The Girl Who Kicked the Hornetís Nest (10/10)
by Tony Medley
Run time 148 minutes.
Not for children.
I donít look forward to many
movies. I go to them and either enjoy them or not, but rarely do I
anticipate them with eagerness. I was looking forward to this one, and
it didnít let me down.
This is the final installment
of Stieg Larssonís Millennium Trilogy (The Girl With the Dragon
Tattoo, and The Girl Who Played With Fire were the first
two), all of which were published after his untimely death and all of
which have been made into movies which have been released this year.
Brilliantly directed by Daniel
Alfredson, Ulf Rybergís screenplay follows the book with some
exceptions, none of which substantially affect the enjoyment of the
film. What really added to this film is the score by Jacob Groth, who
composed the scores for all three of the films. This one needed
exceptional music, however, because it has less action and more talk
than the other two due to the fact that the protagonist, Lisbeth
Salander (Noomi Rapace), is either in the hospital or in jail and
refusing to speak for most of the film.
This film brings to an end
Lisbethís tortured relationship with her evil father, but that leads to
further complications, and brings to a head the long conspiracy to
silence her, all of which were established in the first two films and
books. Despite the lack of an abundance of physical action, the tension
Rapace is certainly in line
for an Oscarģ nomination for her perfomances in these three films, but
thatís not to take away from the performances from the rest of the cast,
especially Michael Nyqvist as Mikael Blomkvist and Annika Hallin as
Mikaelís sister and Lisbethís lawyer, Annika Giannini.
I understand that there are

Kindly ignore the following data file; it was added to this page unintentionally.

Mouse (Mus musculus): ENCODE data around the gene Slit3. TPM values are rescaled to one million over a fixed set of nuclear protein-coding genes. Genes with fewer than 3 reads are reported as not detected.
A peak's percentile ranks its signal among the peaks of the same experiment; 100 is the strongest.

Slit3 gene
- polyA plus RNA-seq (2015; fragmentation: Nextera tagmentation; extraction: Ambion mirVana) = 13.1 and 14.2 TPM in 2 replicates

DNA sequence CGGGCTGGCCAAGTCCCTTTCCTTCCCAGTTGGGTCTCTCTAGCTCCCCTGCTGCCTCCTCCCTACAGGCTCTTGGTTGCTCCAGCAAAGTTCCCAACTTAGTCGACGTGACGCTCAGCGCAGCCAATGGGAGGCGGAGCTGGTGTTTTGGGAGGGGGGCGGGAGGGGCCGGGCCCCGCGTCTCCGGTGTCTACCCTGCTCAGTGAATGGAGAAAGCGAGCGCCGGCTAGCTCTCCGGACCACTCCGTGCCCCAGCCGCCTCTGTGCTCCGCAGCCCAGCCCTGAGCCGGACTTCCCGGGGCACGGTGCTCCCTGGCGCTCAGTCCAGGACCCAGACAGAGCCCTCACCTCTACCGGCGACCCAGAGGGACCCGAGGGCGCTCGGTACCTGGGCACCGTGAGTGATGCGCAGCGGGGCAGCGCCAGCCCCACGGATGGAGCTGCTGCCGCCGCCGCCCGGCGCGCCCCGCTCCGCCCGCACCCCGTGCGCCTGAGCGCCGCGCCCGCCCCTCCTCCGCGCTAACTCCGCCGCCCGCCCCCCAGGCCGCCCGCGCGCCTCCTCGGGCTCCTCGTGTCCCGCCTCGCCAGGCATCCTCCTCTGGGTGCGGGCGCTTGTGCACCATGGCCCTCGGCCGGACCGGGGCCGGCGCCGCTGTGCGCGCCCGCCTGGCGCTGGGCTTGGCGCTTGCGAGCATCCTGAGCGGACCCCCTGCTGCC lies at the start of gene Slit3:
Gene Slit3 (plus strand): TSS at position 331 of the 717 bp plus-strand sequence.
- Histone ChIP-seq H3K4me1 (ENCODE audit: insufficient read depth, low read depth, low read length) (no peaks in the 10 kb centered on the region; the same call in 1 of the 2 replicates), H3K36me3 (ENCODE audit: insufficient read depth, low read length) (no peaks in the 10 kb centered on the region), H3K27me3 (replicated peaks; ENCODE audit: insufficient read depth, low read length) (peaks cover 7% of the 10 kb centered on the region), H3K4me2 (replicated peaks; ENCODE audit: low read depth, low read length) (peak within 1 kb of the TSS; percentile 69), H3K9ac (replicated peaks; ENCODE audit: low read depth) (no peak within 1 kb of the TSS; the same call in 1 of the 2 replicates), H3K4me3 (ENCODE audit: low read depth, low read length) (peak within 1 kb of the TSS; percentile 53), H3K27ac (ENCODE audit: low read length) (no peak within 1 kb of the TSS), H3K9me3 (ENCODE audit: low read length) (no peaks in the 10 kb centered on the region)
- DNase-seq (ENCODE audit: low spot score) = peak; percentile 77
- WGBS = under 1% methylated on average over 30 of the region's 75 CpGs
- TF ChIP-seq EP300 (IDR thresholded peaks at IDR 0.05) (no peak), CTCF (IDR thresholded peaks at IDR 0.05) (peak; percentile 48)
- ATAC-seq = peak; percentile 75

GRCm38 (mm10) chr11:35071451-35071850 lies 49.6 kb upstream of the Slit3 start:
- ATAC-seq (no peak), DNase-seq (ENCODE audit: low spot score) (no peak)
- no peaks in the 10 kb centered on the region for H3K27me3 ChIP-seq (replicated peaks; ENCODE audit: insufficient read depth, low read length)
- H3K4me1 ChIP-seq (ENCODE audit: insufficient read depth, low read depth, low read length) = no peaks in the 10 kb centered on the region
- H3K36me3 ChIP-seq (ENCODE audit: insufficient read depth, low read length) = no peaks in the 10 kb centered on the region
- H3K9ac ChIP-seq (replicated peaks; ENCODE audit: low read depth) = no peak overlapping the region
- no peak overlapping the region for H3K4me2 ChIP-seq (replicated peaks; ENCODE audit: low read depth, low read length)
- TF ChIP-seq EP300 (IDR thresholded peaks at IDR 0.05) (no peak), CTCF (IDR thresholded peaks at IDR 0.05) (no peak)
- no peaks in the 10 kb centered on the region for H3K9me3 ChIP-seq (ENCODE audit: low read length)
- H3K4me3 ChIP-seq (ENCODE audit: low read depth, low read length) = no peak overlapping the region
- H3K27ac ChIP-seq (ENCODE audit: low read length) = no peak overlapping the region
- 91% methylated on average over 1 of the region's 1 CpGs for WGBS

American versions in the pipeline and that Daniel Craig, who wants to
play James Bond as a bisexual, is slated to be Mikael. In this film,
Nyqvist plays Mikael as a real man with none of Craigís amorphous sexual
characteristics. Rooney Mara, cast to play Lisbeth in the American
version, faces enormous obstacles after Rapaceís exceptional
performances, like someone playing Rhett Butler after Clark Gable
defined the role.
Unfortunately, the subtitles
are not nearly up to the quality of the film, often blending in with the
background to become illegible. Near the end of the film one of the
characters is receiving threatening emails. When the email is flashed on
the screen it is on white paper and the subtitles are also in white with
a white background. Disappearing ink that has already disappeared would
be easier to read. I never did learn what the email said.
Finally, it is essential that
the viewer be familiar with the first two books, either through reading
the books or seeing the films. There is just too much that came before
to watch this without knowing the history of the characters. As the
conclusion of the trilogy, one watching this de novo will likely
be at sea. In Swedish.
October 14, 2010